Springfield, IL – Illinois Governor Pat Quinn signed into law a bill to overhaul the state's pension system. He says it will save $220 billion over a 35 year period.
The law trims benefits for any state workers hired after January 1, 2011. It caps the maximum pension benefit and raises the retirement age.
Quinn called the action "historic" and says it could convince people to support an income tax increase for education.
"From the moment I took office, I have worked to overhaul Illinois' pension system to provide relief to taxpayers while protecting the savings of Illinois retirees," said Quinn during the signing ceremony. "This effort was realized when the General Assembly passed a major and unprecedented public pension reform bill, and I am proud to sign it into law."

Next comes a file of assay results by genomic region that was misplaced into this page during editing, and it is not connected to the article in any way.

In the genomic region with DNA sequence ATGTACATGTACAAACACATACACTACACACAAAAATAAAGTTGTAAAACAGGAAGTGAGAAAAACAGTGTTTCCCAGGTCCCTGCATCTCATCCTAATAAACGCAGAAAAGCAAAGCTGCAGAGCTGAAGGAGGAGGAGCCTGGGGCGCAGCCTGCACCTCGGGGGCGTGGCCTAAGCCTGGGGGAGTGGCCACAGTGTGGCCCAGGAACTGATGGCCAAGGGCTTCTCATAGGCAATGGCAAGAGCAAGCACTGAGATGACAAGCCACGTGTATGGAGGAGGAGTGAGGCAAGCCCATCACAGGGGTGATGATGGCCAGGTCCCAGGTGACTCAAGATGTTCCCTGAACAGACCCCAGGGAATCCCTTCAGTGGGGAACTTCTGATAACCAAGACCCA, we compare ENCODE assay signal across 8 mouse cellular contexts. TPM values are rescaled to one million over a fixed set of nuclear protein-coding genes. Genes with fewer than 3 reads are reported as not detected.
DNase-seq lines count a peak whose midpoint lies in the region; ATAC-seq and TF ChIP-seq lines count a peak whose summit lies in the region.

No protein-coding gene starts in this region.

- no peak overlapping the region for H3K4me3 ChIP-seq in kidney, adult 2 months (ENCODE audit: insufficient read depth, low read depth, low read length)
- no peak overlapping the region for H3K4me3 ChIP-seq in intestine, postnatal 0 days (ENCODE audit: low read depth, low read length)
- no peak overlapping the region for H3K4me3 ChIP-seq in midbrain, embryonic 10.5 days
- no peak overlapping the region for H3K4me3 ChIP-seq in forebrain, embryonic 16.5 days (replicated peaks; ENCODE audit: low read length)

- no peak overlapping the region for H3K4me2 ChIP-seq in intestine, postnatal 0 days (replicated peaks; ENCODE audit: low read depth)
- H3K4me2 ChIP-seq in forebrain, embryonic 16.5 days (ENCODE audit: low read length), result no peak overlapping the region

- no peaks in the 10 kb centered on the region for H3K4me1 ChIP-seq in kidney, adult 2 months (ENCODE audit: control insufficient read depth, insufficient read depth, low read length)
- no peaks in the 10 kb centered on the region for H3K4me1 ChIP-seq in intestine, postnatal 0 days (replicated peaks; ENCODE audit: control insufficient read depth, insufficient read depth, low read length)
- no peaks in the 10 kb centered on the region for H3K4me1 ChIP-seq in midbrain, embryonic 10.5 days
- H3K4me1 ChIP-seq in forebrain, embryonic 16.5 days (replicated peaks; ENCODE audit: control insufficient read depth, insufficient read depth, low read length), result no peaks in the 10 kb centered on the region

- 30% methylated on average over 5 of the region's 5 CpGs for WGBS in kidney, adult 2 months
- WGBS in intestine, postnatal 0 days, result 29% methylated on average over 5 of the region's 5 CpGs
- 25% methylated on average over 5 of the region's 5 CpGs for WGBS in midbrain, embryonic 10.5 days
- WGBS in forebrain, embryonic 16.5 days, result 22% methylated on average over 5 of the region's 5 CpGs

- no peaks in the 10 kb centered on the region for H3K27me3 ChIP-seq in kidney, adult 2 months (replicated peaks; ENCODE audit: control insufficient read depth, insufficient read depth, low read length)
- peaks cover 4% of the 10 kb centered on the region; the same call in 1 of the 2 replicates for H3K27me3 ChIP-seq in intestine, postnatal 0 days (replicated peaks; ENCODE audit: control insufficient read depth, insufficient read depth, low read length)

The governor's office says the new law eliminates the 3% annually-compounded cost-of-living rate increase and replaces it with simple interest raises of half the consumer price index (CPI) or 3%, whichever is lower.
The legislation also forbids the practice of pension "double-dipping," in which someone receives a public pension while drawing a salary from a different public system.
Labor unions opposed the measure and point out it does nothing to pay Illinois' current outstanding pension liability of $80 billion.
Thanks to Illinois Public Radio and the Illinois Associated Press